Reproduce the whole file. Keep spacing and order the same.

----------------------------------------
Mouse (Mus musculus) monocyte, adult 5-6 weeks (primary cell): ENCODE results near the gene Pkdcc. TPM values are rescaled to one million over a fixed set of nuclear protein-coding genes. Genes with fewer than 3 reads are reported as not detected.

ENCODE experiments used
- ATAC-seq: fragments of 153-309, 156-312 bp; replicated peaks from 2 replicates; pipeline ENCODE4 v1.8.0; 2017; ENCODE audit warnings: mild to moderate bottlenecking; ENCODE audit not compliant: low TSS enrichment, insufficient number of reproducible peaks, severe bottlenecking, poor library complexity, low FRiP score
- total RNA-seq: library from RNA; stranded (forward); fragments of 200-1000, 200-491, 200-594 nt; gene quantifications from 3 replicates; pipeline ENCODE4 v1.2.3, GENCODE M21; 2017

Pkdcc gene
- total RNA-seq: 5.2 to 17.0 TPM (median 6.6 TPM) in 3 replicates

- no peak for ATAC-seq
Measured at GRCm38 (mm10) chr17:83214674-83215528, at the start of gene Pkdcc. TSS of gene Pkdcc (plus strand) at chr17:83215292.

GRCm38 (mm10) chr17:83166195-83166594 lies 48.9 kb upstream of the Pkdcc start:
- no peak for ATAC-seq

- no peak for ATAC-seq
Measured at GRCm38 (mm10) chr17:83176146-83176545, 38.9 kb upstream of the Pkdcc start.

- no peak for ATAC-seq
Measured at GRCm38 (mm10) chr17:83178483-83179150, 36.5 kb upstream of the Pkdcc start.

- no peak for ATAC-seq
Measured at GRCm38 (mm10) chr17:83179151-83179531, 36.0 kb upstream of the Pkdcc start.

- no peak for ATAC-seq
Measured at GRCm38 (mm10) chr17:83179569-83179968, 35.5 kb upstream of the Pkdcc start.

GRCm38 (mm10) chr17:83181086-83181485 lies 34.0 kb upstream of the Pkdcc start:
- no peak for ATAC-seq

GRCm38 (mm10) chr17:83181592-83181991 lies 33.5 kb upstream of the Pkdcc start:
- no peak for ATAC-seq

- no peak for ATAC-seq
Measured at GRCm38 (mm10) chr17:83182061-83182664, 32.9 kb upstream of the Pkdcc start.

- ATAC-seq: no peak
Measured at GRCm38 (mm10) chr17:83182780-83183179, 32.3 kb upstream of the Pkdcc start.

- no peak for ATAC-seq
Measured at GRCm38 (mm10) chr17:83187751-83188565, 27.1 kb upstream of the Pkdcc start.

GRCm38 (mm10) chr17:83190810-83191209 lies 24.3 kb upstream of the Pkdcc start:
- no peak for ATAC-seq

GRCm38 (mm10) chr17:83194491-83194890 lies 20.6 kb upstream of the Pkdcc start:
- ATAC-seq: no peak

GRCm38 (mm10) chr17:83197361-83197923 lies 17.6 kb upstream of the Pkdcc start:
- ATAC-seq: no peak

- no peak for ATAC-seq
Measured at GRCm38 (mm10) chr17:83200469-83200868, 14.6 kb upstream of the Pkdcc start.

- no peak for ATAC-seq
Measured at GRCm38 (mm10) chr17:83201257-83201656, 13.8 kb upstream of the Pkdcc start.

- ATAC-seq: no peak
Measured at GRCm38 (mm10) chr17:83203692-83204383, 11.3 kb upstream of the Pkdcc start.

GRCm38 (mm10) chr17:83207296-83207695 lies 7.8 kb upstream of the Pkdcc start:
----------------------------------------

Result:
Mouse (Mus musculus) monocyte, adult 5-6 weeks (primary cell): ENCODE results near the gene Pkdcc. TPM values are rescaled to one million over a fixed set of nuclear protein-coding genes. Genes with fewer than 3 reads are reported as not detected.

ENCODE experiments used
- ATAC-seq: fragments of 153-309, 156-312 bp; replicated peaks from 2 replicates; pipeline ENCODE4 v1.8.0; 2017; ENCODE audit warnings: mild to moderate bottlenecking; ENCODE audit not compliant: low TSS enrichment, insufficient number of reproducible peaks, severe bottlenecking, poor library complexity, low FRiP score
- total RNA-seq: library from RNA; stranded (forward); fragments of 200-1000, 200-491, 200-594 nt; gene quantifications from 3 replicates; pipeline ENCODE4 v1.2.3, GENCODE M21; 2017

Pkdcc gene
- total RNA-seq: 5.2 to 17.0 TPM (median 6.6 TPM) in 3 replicates

- no peak for ATAC-seq
Measured at GRCm38 (mm10) chr17:83214674-83215528, at the start of gene Pkdcc. TSS of gene Pkdcc (plus strand) at chr17:83215292.

GRCm38 (mm10) chr17:83166195-83166594 lies 48.9 kb upstream of the Pkdcc start:
- no peak for ATAC-seq

- no peak for ATAC-seq
Measured at GRCm38 (mm10) chr17:83176146-83176545, 38.9 kb upstream of the Pkdcc start.

- no peak for ATAC-seq
Measured at GRCm38 (mm10) chr17:83178483-83179150, 36.5 kb upstream of the Pkdcc start.

- no peak for ATAC-seq
Measured at GRCm38 (mm10) chr17:83179151-83179531, 36.0 kb upstream of the Pkdcc start.

- no peak for ATAC-seq
Measured at GRCm38 (mm10) chr17:83179569-83179968, 35.5 kb upstream of the Pkdcc start.

GRCm38 (mm10) chr17:83181086-83181485 lies 34.0 kb upstream of the Pkdcc start:
- no peak for ATAC-seq

GRCm38 (mm10) chr17:83181592-83181991 lies 33.5 kb upstream of the Pkdcc start:
- no peak for ATAC-seq

- no peak for ATAC-seq
Measured at GRCm38 (mm10) chr17:83182061-83182664, 32.9 kb upstream of the Pkdcc start.

- ATAC-seq: no peak
Measured at GRCm38 (mm10) chr17:83182780-83183179, 32.3 kb upstream of the Pkdcc start.

- no peak for ATAC-seq
Measured at GRCm38 (mm10) chr17:83187751-83188565, 27.1 kb upstream of the Pkdcc start.

GRCm38 (mm10) chr17:83190810-83191209 lies 24.3 kb upstream of the Pkdcc start:
- no peak for ATAC-seq

GRCm38 (mm10) chr17:83194491-83194890 lies 20.6 kb upstream of the Pkdcc start:
- ATAC-seq: no peak

GRCm38 (mm10) chr17:83197361-83197923 lies 17.6 kb upstream of the Pkdcc start:
- ATAC-seq: no peak

- no peak for ATAC-seq
Measured at GRCm38 (mm10) chr17:83200469-83200868, 14.6 kb upstream of the Pkdcc start.

- no peak for ATAC-seq
Measured at GRCm38 (mm10) chr17:83201257-83201656, 13.8 kb upstream of the Pkdcc start.

- ATAC-seq: no peak
Measured at GRCm38 (mm10) chr17:83203692-83204383, 11.3 kb upstream of the Pkdcc start.

GRCm38 (mm10) chr17:83207296-83207695 lies 7.8 kb upstream of the Pkdcc start: